Steal This Artwork: Adam Parker Smith Filches a Show


A large group show opening this month poses cheeky questions about theft of ideas and artworks: artist-curator Adam Parker Smith stole all the objects to be included, from paintings to an artist’s mouth guard, during studio visits.

“Thanks” will be at New York’s Lu Magnus Gallery (Mar. 29-Apr. 26). Among the artists invited to participate (they can still decline) are Scott Teplin, A.i.A. contributor Dennis Kardon, Emily Noelle Lambert and Rico Gatson.

Smith sent e-mails (forwarded to A.i.A. by one of the artists) last night and today to the more than 70 New York “invitees.” It reads, in part, “‘Thanks’ will be a large group show comprised entirely of stolen works of art or objects relating to the artists’ practice.”

After assuring the recipients that the work is safe and will be returned on demand, Smith writes that part of his goal was to call attention to the ways artists “share, appropriate and occasionally steal ideas and materials.”

Three artists who spoke to A.i.A. by phone today took a friendly attitude toward Smith’s practical joke.

“At first I felt violated,” says Colette Robins, who had a drawing swiped. “But it’s like he was acting out his coveting of the work.”

“It goes to how much we trust our artist friends,” she added. “I didn’t even notice he was carrying a portfolio and a large bag. I’m kind of fascinated by it, to be honest.”

Teplin, too, confessed to initial shock.

“I had to re-read the e-mail a couple of times,” he said. “But if anybody I know could pull off something like that, it’s him.”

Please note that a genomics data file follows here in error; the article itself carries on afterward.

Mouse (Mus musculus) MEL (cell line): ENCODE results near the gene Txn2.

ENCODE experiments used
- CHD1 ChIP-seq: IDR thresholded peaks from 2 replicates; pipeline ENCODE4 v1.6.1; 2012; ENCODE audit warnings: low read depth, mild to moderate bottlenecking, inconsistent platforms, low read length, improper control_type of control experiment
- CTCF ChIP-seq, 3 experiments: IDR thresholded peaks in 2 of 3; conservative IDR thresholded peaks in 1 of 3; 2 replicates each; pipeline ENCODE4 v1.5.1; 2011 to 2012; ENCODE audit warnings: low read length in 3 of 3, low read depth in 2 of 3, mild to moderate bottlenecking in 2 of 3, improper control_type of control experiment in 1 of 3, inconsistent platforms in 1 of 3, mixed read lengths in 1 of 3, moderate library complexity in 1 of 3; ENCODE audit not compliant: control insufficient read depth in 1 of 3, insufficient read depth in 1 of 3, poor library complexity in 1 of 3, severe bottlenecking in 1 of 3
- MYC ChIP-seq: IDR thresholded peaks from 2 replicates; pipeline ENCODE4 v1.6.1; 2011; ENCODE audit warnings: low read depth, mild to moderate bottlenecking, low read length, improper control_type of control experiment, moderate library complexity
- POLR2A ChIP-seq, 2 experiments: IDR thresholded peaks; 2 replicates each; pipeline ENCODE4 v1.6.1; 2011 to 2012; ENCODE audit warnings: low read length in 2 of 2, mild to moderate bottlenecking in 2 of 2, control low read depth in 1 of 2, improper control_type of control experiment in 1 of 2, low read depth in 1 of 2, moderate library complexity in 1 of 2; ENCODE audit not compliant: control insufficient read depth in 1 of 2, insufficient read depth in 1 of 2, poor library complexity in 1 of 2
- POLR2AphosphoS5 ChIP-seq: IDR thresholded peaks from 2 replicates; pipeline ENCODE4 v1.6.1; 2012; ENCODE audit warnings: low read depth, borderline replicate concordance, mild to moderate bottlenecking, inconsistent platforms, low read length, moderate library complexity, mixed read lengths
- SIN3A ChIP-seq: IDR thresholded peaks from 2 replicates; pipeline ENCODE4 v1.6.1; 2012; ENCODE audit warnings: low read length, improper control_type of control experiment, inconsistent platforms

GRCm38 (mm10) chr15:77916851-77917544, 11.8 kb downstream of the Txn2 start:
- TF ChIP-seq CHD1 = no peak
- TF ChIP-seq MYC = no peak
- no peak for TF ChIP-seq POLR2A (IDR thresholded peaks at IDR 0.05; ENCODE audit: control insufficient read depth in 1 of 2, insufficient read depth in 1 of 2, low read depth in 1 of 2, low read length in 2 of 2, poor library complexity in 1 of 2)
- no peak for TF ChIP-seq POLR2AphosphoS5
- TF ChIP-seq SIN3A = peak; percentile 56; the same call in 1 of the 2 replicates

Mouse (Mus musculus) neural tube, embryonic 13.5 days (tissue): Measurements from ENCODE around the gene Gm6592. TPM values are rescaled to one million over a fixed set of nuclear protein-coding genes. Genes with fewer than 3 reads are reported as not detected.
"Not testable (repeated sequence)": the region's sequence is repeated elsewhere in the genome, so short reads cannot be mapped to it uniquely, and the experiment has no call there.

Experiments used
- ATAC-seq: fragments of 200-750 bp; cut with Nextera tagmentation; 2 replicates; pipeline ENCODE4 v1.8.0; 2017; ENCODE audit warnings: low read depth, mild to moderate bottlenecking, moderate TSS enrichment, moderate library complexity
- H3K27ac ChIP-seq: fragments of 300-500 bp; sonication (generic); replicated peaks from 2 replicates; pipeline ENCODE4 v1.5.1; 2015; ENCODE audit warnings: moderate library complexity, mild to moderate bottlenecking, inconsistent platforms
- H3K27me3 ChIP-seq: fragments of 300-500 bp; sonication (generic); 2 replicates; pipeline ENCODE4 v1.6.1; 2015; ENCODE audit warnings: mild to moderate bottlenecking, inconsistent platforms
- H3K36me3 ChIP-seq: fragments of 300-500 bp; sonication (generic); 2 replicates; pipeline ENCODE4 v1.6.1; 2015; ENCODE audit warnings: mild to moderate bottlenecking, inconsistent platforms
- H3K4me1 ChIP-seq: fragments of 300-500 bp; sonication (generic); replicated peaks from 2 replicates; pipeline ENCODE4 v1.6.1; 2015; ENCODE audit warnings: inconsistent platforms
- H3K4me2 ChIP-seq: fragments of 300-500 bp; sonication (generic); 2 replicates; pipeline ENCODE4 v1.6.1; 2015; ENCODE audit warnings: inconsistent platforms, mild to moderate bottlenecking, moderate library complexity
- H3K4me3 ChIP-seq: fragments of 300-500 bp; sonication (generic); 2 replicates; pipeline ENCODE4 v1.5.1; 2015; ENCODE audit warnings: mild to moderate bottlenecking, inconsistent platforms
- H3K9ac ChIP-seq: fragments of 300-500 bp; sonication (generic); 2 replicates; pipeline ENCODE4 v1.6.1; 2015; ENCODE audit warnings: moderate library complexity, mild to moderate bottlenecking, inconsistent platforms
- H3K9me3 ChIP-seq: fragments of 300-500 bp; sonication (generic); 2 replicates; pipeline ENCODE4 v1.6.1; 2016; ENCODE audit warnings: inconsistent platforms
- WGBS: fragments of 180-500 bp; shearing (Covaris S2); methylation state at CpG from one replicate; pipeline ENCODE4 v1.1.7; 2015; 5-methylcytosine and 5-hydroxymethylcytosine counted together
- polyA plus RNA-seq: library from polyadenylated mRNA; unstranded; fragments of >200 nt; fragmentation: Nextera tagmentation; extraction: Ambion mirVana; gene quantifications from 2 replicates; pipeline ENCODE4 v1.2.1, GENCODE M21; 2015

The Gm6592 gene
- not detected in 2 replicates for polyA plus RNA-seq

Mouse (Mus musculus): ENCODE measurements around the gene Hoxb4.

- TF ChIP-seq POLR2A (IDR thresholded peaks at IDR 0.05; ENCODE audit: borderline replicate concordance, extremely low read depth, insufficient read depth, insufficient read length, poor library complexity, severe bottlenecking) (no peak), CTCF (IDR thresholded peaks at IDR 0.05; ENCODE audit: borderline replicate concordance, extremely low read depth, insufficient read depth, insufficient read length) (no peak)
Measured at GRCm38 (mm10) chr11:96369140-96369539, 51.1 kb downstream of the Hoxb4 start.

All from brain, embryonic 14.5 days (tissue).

Alfred Steiner is an artist and a lawyer. Smith lifted a ring that Steiner created as an artwork. It resembles a piece of candy-a ring pop-but, Steiner said, is made from enameled silver and cut glass.

“Fortunately for Adam, when I found out what was going on I was surprised but not upset,” he said. “He and I have spoken about theft of concepts.”

While not a criminal lawyer-Steiner works in intellectual property law-he commented informally on legal implications.

“I’m not sure what criminal charge would apply,” Steiner said. “My guess is you would have to establish he intended to permanently deprive the artist of an object rather than borrow it without permission.”

Smith is a graduate of Temple University’s Tyler School of Art, and lives in Brooklyn. He has had solo shows at Storefront Bushwick, Brooklyn; Ever Gold Gallery, San Francisco; and the Times Museum, Guangzhou, China. “Thanks” is his first show with Lu Magnus.

“Adam consulted a lawyer,” Lu Magnus’s Lauren Scott Miller told A.i.A., “but I believe it was one of his collectors.”